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JellyFire
01-13-2006, 07:09 PM
I've read (and also feel myself) that you should try and gett characters
to aprox world units, so 6 feet being 182 units (Cm's) would be the size
of a human male. But I get a problem (which I've included a picture of)
when I scale things up to around that size.

Maya seems to cap of geometry when scaling back and forth, it obviously
being too big, so when I'm creating my charcters, should I have my units
at Feet instead of CM. So my characters would now only be 6 units high.?
and what happens if I create a small hand sized object in cm mode..
Making it 4 units long,? If I imported it into a scene using Feet as it's units,
would it still be 4 units or something like 0.13 units?

Thanks to anyone who can clear this niggle up.
JellyFire.

Craiger
01-13-2006, 07:34 PM
The problem your experienceing has nothing to do with how big the geometry is, its a camera issue. You need to set the far clip plane to a higher value in order to see that much of the maya universe.

As far as real world models, why are you concerned about the size? It doesn't make any difference to how it will look in a render, and actually makes it harder to implement things like cloth, or dynamic simulations. Besides, when you start to animate this bad boy, you're going to have some crazy numbers on your keys. Imagine trying to animate two attributes, one which hovers around the 0 (like a cycling rotation of the hips in a walk) value in the graph, and one that accends (like the forward translation of your character walking) up into the thousands. Editing this in the graph editor becomes a hassle.

werd up.

M.E.L.
01-13-2006, 09:11 PM
kinda fail to see how real world coordinates screw things up... without using a real world based geometry system you completly screw up any scale that you have within a composited scene. Imagine taking the Cave Troll in LOTR and simply making him however you please, as much as you want to play with camera angles and zoom on him, you're now screwing with your footage and distorting the realism.

As far as cloth and dynamics, they perform far better at a world scale than at a micro scale.


When animating, what does real world scale have to do with your keyframes? Your control rig is going to be zeroed out regardless and you might have a few extra degrees of movement here and there. If anything this data is far easier to edit and work with as you're looking at a proper scale model and can interpret the data across your live action reference and other things.


back on topic...


keep your unit size to cm's, when you start getting into feet you begin to have rounding values unless you want to use a decimal value of 4 (plus, it's just a pain in the ass trying to look at a prop and realize that it's 0.2353ft tall). Cm's give you a nice precision when working to scale and also provide a solid grounds to base your dynamics & simulations off of.

as far as your importing goes, if you import a cm based object into a ft based environment then your object will default to being 0.13 units... not a very fun value to work with by any means. Keep it at cm's and standardize yourself to use this workflow, you'll notice it in almost every production facility you enter :)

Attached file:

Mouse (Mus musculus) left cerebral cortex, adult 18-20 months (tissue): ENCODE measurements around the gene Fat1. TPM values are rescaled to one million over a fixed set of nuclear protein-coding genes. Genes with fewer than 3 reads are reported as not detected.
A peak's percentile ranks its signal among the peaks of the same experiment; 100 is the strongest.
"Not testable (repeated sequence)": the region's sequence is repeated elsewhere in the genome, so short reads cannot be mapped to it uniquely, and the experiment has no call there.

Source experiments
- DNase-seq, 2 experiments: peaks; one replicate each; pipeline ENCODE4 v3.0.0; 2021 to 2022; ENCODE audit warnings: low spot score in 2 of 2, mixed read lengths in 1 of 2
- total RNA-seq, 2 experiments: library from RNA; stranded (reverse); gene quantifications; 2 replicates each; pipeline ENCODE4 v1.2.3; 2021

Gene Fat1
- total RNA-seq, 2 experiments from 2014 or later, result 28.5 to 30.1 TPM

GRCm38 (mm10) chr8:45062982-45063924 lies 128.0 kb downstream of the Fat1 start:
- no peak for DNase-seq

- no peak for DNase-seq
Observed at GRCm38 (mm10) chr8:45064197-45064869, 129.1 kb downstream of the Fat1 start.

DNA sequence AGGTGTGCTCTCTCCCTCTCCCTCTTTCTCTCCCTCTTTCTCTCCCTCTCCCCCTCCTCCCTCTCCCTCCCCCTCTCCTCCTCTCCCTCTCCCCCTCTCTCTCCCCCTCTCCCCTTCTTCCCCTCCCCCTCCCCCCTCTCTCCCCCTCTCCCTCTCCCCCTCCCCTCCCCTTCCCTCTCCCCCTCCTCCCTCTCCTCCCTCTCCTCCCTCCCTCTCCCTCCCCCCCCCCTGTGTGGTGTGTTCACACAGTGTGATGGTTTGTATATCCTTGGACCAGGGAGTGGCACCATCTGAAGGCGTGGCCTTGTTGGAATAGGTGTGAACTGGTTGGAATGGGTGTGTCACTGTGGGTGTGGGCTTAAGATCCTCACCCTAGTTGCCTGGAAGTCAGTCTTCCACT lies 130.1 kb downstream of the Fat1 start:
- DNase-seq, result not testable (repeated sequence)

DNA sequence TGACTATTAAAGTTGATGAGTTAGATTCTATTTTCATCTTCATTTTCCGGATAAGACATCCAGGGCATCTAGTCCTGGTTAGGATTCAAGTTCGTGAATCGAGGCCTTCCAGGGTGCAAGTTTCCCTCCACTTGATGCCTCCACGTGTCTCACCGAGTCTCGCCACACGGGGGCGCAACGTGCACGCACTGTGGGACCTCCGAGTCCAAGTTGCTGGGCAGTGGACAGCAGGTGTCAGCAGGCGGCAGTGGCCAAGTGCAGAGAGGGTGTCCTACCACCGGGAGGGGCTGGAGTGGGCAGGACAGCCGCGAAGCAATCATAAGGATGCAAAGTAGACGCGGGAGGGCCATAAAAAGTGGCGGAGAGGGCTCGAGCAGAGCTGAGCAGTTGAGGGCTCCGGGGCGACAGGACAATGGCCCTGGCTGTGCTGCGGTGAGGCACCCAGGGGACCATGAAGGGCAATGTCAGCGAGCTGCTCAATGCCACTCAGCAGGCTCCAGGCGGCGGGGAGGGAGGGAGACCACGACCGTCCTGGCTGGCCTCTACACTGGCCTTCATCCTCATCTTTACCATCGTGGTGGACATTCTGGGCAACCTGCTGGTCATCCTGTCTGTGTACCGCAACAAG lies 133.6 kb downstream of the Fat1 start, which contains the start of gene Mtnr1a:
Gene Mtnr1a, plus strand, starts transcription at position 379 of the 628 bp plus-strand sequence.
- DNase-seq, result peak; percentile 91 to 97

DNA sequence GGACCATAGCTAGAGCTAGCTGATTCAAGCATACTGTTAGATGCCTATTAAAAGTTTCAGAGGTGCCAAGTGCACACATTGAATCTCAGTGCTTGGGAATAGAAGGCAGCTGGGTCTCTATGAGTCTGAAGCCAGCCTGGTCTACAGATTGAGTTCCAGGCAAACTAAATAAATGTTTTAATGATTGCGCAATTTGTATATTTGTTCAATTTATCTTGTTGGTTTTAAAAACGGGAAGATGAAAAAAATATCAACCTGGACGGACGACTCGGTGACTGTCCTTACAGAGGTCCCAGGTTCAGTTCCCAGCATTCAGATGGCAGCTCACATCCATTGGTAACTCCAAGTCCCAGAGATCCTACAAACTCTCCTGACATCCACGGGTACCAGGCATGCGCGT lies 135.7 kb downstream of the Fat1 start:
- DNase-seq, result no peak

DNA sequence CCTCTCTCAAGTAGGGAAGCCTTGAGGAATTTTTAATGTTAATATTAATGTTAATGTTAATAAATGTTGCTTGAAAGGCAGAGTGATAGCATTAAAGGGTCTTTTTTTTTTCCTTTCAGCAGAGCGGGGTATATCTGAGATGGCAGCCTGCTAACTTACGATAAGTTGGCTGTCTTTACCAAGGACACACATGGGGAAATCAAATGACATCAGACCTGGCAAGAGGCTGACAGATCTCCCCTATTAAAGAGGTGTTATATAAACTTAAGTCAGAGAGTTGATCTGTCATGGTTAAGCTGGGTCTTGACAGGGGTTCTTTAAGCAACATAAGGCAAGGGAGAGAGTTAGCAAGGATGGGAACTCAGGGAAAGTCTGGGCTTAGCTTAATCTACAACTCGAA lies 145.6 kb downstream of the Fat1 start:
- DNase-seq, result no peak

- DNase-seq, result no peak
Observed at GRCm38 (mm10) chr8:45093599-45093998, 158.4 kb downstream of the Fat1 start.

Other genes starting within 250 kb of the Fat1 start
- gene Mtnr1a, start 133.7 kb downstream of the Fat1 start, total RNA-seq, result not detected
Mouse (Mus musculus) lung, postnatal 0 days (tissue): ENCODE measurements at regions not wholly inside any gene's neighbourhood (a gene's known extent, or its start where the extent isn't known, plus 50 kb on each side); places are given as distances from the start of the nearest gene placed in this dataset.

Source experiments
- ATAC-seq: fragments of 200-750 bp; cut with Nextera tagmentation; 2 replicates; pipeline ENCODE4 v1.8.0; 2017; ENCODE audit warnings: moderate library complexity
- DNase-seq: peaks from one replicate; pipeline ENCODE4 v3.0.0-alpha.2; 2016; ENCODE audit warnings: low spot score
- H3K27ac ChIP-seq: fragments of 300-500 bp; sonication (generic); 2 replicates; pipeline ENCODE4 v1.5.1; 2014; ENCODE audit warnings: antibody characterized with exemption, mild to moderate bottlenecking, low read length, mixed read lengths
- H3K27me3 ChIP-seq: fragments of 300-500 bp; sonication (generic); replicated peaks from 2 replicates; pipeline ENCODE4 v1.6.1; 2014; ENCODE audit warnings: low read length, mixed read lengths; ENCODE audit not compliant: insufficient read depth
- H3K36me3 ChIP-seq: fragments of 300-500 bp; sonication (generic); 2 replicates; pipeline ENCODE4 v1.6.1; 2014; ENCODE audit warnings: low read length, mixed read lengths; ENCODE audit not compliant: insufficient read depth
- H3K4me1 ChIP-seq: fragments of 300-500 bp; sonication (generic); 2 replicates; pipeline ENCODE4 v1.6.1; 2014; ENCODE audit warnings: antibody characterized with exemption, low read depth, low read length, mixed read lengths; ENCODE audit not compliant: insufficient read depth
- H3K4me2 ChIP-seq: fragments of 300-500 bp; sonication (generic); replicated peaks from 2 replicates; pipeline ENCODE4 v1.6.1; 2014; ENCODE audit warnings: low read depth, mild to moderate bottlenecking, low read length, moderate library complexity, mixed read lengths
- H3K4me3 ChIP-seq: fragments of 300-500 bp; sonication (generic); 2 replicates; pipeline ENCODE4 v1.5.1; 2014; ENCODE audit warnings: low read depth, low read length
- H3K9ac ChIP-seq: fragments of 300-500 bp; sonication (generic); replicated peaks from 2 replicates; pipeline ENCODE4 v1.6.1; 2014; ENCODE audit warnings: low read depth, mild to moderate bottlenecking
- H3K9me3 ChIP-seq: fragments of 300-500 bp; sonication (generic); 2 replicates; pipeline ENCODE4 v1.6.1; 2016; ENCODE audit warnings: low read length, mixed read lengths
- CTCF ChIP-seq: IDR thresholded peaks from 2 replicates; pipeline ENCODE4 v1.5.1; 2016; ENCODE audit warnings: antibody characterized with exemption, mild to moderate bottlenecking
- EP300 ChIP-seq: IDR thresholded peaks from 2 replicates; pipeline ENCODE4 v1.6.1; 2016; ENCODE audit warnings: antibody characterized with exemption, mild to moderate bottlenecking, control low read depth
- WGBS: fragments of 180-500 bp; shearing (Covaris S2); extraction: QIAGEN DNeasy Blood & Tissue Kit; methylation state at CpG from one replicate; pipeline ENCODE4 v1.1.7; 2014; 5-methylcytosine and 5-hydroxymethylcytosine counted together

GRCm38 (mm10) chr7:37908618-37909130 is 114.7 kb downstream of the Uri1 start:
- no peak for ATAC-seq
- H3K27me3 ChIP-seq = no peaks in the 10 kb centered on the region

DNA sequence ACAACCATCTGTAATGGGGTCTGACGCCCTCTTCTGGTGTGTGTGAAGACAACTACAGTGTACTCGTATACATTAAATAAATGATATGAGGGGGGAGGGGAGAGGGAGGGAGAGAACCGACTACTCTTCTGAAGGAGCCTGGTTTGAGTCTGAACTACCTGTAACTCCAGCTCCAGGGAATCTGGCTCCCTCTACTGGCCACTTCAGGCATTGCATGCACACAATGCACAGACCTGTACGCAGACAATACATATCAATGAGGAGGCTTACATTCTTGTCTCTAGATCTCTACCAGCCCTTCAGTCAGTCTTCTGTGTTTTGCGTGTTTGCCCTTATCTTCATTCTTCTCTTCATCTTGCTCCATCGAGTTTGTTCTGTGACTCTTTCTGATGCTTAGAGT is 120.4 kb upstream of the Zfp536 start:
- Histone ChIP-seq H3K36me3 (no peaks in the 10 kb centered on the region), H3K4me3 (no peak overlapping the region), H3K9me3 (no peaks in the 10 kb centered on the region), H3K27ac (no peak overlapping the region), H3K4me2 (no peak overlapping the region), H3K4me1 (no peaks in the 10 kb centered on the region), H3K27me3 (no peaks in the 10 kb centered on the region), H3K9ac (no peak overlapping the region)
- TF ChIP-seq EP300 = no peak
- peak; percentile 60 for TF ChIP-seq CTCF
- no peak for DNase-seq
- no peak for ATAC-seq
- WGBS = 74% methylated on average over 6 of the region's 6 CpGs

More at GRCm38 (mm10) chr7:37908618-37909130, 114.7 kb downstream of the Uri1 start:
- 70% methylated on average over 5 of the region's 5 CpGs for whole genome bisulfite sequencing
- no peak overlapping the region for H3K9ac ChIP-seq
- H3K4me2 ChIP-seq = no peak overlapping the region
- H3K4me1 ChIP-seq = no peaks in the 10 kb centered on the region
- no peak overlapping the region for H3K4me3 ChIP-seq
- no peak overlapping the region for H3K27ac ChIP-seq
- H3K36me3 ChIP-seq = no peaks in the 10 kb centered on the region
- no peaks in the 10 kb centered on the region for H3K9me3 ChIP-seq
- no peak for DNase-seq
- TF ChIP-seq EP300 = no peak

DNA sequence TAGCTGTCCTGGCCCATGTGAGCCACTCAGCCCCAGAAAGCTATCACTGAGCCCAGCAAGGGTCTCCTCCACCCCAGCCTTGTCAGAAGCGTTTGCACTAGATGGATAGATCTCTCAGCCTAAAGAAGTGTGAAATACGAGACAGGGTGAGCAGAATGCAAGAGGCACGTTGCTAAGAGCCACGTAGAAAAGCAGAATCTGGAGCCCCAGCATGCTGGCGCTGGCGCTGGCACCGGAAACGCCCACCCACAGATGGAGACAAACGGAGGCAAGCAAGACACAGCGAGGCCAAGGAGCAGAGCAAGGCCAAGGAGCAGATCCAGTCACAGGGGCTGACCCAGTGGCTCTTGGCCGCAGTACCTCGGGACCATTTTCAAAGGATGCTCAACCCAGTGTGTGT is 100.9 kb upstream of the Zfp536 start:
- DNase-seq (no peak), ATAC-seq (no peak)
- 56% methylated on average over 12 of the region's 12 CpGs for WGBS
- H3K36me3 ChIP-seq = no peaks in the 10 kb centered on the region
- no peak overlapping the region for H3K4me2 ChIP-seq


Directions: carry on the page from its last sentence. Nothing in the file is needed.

-s

JellyFire
01-17-2006, 07:51 PM
Thanks MEL, thats what I thought, I understand what craiger is saying though, translate 80 units in z for one step or something :)

So let me just confirm this, I know I should stay in units, as good thing for small objects.
But for characters you generally get them about 10-20 units high, things like generiRig etc.
You're saying that I should build my character 183 units high for someone of 6 foot and
just sort out the camera plane issue? it seems fair for things incorperating into live action,
but is this a good workflow for a charactoon character>?

Thanks for your advice, 3D Talk is amazing for knowlege!
JellyFire

Craiger
01-17-2006, 09:25 PM
As far as cloth and dynamics, they perform far better at a world scale than at a micro scale.


When animating, what does real world scale have to do with your keyframes? Your control rig is going to be zeroed out regardless and you might have a few extra degrees of movement here and there. If anything this data is far easier to edit and work with as you're looking at a proper scale model and can interpret the data across your live action reference and other things.
-s

I just know that syphlex (spelling?) doesn't work as well at a real world scale and performed much better at a micro scale.

As far as animating, I've used both real world and micro scales, and I much prefer micro scales. Jelly fire was talking exactly about what I mean. Make a character who is 183 cm tall, and his steps/forward translation become huge values. Rotational values don't change of course, but it makes editing these two sets of keyframes together a big hassle.


werd up.

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